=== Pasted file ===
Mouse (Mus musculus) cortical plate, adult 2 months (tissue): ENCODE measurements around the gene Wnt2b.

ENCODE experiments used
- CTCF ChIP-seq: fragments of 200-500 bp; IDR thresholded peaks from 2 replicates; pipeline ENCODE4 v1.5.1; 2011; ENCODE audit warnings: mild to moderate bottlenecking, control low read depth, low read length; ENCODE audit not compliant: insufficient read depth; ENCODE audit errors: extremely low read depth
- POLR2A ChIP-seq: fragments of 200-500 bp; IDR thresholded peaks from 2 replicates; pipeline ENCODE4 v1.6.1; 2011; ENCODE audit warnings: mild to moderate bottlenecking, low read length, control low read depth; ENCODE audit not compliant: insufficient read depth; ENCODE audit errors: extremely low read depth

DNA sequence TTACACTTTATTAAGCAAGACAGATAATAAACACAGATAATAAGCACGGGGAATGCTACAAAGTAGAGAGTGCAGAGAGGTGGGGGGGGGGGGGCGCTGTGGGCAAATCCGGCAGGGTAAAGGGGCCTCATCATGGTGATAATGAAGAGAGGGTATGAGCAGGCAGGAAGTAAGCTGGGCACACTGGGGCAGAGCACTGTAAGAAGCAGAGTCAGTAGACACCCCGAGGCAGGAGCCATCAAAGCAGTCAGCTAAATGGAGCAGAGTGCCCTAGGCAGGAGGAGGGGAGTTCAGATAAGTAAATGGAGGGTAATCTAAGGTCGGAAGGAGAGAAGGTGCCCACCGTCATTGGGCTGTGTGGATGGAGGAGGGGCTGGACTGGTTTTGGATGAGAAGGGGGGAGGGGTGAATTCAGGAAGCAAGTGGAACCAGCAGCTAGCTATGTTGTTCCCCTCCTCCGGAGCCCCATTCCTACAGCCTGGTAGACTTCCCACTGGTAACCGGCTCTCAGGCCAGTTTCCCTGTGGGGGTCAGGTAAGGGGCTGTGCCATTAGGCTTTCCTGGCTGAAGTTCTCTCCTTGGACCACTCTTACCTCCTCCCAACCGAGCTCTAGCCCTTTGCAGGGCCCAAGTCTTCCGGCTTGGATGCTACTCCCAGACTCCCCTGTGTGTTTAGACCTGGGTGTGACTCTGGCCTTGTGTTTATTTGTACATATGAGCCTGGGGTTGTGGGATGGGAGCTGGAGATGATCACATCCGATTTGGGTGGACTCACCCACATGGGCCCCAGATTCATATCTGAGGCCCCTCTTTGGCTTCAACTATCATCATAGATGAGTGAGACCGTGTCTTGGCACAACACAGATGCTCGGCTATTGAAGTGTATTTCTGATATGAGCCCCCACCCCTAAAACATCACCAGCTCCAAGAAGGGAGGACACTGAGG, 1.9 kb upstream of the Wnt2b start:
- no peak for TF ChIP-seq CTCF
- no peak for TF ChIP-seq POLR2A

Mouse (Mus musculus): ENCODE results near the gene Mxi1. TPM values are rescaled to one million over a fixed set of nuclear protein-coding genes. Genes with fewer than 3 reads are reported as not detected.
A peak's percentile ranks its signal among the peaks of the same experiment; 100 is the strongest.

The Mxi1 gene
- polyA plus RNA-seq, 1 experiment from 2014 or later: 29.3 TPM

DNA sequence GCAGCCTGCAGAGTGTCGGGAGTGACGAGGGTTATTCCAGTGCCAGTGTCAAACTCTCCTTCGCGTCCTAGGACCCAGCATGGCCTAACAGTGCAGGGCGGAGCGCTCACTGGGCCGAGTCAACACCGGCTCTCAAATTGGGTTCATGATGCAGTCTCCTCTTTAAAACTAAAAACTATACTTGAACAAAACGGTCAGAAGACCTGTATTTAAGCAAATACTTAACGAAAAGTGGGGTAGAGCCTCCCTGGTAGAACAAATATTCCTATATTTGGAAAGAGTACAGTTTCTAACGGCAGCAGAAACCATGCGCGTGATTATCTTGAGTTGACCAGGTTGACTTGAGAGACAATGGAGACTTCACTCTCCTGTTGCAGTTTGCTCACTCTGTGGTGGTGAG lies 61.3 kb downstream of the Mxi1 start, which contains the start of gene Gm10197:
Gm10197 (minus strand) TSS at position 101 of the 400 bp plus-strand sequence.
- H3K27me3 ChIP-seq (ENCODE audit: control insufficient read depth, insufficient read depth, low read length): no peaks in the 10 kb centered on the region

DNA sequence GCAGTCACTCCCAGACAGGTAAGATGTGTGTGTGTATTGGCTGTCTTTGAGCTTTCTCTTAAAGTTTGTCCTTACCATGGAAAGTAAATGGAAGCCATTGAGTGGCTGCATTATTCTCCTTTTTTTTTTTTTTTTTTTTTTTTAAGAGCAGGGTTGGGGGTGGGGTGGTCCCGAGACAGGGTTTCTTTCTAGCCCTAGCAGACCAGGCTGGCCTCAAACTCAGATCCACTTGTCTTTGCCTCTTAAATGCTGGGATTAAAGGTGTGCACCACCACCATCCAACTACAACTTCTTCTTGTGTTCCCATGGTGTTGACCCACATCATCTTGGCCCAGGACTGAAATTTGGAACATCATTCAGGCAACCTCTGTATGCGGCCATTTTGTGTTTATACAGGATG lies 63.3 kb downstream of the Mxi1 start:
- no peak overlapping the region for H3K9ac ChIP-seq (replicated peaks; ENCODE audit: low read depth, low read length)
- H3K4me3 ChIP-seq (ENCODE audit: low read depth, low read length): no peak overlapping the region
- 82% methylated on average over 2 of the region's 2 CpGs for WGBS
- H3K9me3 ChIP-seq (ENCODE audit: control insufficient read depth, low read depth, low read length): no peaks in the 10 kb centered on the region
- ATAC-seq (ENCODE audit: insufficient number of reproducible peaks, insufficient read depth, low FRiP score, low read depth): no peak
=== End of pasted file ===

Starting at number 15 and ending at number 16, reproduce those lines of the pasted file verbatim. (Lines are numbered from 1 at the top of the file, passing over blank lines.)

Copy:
DNA sequence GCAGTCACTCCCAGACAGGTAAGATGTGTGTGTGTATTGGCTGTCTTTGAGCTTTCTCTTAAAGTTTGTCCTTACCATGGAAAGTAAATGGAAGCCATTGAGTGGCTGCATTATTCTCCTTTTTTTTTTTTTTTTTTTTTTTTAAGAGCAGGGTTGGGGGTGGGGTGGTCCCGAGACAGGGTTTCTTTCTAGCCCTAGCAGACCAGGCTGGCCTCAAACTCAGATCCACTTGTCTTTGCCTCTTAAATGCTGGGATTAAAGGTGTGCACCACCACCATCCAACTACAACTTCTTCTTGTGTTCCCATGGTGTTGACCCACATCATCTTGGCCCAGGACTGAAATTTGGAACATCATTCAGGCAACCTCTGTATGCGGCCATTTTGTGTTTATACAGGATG lies 63.3 kb downstream of the Mxi1 start:
- no peak overlapping the region for H3K9ac ChIP-seq (replicated peaks; ENCODE audit: low read depth, low read length)